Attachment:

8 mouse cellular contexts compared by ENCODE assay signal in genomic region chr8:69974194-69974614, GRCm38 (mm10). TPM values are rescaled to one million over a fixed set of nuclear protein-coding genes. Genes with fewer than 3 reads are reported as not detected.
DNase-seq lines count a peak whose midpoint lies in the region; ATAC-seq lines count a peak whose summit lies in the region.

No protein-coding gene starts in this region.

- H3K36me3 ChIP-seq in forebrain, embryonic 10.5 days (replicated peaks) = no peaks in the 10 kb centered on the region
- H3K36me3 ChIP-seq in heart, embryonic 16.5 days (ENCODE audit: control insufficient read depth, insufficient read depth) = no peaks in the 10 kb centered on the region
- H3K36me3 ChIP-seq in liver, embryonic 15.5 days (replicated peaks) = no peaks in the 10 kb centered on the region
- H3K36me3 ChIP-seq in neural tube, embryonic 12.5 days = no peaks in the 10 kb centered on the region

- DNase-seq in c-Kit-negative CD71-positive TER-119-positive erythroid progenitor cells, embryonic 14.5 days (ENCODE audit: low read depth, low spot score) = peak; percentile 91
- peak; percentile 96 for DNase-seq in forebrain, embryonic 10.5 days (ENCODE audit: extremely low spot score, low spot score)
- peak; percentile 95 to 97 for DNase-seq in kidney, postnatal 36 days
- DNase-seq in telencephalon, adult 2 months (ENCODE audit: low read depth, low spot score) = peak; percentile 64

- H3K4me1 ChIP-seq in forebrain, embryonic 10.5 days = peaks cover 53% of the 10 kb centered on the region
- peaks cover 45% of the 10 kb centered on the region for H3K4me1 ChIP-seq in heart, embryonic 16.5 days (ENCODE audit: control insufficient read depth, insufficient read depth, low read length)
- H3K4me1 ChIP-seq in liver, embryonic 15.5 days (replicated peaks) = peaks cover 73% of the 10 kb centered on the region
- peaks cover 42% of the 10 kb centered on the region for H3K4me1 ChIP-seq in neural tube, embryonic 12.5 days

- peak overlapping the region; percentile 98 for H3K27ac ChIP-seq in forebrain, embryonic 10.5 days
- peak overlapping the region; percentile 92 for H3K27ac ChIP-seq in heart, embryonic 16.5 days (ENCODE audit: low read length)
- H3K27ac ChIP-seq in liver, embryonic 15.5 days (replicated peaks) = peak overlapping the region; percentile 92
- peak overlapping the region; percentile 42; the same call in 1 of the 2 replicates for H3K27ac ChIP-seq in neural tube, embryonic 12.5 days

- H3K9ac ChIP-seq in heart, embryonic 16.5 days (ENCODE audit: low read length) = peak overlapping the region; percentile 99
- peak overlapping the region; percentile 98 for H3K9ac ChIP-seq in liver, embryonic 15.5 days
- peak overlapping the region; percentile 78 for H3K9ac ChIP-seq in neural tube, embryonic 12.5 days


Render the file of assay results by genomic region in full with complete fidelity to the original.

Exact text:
8 mouse cellular contexts compared by ENCODE assay signal in genomic region chr8:69974194-69974614, GRCm38 (mm10). TPM values are rescaled to one million over a fixed set of nuclear protein-coding genes. Genes with fewer than 3 reads are reported as not detected.
DNase-seq lines count a peak whose midpoint lies in the region; ATAC-seq lines count a peak whose summit lies in the region.

No protein-coding gene starts in this region.

- H3K36me3 ChIP-seq in forebrain, embryonic 10.5 days (replicated peaks) = no peaks in the 10 kb centered on the region
- H3K36me3 ChIP-seq in heart, embryonic 16.5 days (ENCODE audit: control insufficient read depth, insufficient read depth) = no peaks in the 10 kb centered on the region
- H3K36me3 ChIP-seq in liver, embryonic 15.5 days (replicated peaks) = no peaks in the 10 kb centered on the region
- H3K36me3 ChIP-seq in neural tube, embryonic 12.5 days = no peaks in the 10 kb centered on the region

- DNase-seq in c-Kit-negative CD71-positive TER-119-positive erythroid progenitor cells, embryonic 14.5 days (ENCODE audit: low read depth, low spot score) = peak; percentile 91
- peak; percentile 96 for DNase-seq in forebrain, embryonic 10.5 days (ENCODE audit: extremely low spot score, low spot score)
- peak; percentile 95 to 97 for DNase-seq in kidney, postnatal 36 days
- DNase-seq in telencephalon, adult 2 months (ENCODE audit: low read depth, low spot score) = peak; percentile 64

- H3K4me1 ChIP-seq in forebrain, embryonic 10.5 days = peaks cover 53% of the 10 kb centered on the region
- peaks cover 45% of the 10 kb centered on the region for H3K4me1 ChIP-seq in heart, embryonic 16.5 days (ENCODE audit: control insufficient read depth, insufficient read depth, low read length)
- H3K4me1 ChIP-seq in liver, embryonic 15.5 days (replicated peaks) = peaks cover 73% of the 10 kb centered on the region
- peaks cover 42% of the 10 kb centered on the region for H3K4me1 ChIP-seq in neural tube, embryonic 12.5 days

- peak overlapping the region; percentile 98 for H3K27ac ChIP-seq in forebrain, embryonic 10.5 days
- peak overlapping the region; percentile 92 for H3K27ac ChIP-seq in heart, embryonic 16.5 days (ENCODE audit: low read length)
- H3K27ac ChIP-seq in liver, embryonic 15.5 days (replicated peaks) = peak overlapping the region; percentile 92
- peak overlapping the region; percentile 42; the same call in 1 of the 2 replicates for H3K27ac ChIP-seq in neural tube, embryonic 12.5 days

- H3K9ac ChIP-seq in heart, embryonic 16.5 days (ENCODE audit: low read length) = peak overlapping the region; percentile 99
- peak overlapping the region; percentile 98 for H3K9ac ChIP-seq in liver, embryonic 15.5 days
- peak overlapping the region; percentile 78 for H3K9ac ChIP-seq in neural tube, embryonic 12.5 days